Sustaining Public Engagement and Building Classroom Capacity through The Mesoamerican Clay-Figurine Project

The Mesoamerican Clay-Figurine Project arouse out of a need to contest trauma and violence in the classroom though self-reflective writing, storytelling, and clay-work. The work has grown into a collective effort between Indigenous educators, scholars, families, and community practitioners from diverse Nations throughout Turtle Island. The mission centers on building sustainable relationships with all peoples through mobility and movement, critical teaching and learning, interregional interaction, and an understanding of ancestral medicine. Our thoughts and actions manifest in schools, health centers, community centers, and on the front lines defending the land.

Our project is appreciative of the support received through the 2021 HuMetricsHSS Community Fellowship. This grant assisted with the release of a newly designed website, and the relaunching of its public engagement program amid COVID-19 reparations during the 2022, and early 2023 academic year. The one-year of public programing includes public discussions, reading events, and symposiums centered on racial and social justice, community health and well-being, and Indigenous Educational Sovereignty. The programing, the first of its kind, is unique for bringing together all facets of society and academia together to help ease the effects of the COVID-19 pandemic.

Through engagement with this fellowship and with our current project I have become more convinced that there exists a growing need to serve community college students of color. Moreover, my thoughts are that faculty must train constantly to better serve students of all backgrounds. I believe faculty must ask their superiors, themselves, and their own colleagues the question of “how can we improve our teaching and learning?” I contemplate that faculty have become too complacent, and too comfortable. In the process our teaching has become outdated, lackluster, and ineffective in addressing contemporary problems.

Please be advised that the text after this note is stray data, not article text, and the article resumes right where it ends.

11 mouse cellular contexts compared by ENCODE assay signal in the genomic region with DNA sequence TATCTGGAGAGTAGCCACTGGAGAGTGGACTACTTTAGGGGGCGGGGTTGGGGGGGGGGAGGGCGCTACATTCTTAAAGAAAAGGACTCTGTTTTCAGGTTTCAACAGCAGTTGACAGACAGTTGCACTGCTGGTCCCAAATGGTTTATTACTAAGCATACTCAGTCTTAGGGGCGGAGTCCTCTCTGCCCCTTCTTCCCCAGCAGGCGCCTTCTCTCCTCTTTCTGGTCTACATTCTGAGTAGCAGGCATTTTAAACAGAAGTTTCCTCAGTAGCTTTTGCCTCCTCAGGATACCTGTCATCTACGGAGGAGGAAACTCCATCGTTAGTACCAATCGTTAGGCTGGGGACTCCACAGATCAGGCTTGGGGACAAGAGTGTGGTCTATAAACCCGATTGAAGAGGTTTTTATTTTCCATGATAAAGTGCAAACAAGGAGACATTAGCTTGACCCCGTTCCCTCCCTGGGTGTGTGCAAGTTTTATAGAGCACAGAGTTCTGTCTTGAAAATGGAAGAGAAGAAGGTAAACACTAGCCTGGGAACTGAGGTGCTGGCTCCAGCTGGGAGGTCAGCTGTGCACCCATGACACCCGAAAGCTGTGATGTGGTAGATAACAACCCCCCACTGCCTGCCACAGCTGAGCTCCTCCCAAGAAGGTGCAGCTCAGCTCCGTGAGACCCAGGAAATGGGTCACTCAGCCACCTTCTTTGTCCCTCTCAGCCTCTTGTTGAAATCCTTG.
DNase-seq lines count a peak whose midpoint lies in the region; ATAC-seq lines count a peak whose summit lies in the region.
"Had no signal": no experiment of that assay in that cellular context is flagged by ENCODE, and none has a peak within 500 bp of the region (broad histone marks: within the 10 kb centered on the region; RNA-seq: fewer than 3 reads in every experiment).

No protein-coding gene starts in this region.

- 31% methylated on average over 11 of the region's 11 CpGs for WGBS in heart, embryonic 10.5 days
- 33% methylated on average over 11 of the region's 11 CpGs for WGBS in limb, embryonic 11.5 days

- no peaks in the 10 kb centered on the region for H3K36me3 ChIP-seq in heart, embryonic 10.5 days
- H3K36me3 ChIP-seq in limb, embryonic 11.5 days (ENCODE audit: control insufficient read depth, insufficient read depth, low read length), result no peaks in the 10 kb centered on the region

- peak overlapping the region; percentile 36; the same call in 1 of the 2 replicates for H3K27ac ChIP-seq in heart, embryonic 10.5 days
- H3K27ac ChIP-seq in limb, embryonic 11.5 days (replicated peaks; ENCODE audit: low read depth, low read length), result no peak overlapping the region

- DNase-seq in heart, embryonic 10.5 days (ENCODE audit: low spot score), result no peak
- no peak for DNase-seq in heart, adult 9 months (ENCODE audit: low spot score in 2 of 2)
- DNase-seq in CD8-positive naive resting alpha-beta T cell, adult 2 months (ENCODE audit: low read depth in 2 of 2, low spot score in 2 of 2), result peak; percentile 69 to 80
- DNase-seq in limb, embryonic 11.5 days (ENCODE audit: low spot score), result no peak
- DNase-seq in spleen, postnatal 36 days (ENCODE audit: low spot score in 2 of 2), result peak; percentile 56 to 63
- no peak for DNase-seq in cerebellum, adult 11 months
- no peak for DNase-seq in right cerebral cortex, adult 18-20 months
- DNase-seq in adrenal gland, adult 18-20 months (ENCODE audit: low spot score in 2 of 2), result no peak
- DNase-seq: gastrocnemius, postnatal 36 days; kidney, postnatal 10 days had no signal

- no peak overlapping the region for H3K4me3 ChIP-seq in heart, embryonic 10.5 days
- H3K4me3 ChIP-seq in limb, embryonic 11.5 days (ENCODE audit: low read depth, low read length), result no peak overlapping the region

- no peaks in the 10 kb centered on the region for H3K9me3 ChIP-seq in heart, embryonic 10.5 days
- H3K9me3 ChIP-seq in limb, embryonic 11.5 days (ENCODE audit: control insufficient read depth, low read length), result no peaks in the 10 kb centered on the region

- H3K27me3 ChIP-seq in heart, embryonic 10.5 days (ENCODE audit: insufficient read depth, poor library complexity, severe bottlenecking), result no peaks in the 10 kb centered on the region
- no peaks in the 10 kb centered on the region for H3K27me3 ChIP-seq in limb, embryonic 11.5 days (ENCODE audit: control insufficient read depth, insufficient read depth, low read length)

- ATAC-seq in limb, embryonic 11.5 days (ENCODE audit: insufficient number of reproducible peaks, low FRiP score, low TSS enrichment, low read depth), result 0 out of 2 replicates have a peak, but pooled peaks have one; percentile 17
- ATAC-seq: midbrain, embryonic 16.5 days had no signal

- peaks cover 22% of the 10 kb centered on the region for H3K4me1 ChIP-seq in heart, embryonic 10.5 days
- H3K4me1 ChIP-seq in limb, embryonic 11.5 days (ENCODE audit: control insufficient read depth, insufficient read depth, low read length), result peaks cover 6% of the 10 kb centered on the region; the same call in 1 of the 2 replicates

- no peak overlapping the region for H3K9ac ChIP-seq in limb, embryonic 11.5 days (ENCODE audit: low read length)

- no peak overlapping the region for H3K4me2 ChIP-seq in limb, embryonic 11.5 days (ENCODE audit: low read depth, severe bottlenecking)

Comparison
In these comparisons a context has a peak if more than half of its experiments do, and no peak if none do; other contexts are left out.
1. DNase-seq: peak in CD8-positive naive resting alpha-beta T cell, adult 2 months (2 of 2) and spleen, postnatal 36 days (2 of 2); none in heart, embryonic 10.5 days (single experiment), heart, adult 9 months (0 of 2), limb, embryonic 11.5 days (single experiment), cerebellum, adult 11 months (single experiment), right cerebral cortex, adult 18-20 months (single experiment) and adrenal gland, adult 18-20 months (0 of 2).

Over the course of this project, I got to understand that having partners in the institution will improve opportunities. For example, having people working on behalf of the project goals will move things along further. Resources shall come in quicker, work orders shall be fulfilled sooner, and consultant checks shall be cut in a timely manner. I also came to understand that while opportunities do present themselves through diligence and hard work, barriers are systemically interwoven into the fabric of the institution. For example, hierarchies and chain of command culture serve well to disrupt transparency and accountability. I recall more than once, mistakes occurred, only for these to be cited as unfortunate circumstances, and a part of doing business. Institutional barriers can be avoided by simply meeting in person, as opposed to an email exchange conducted over lengthy periods.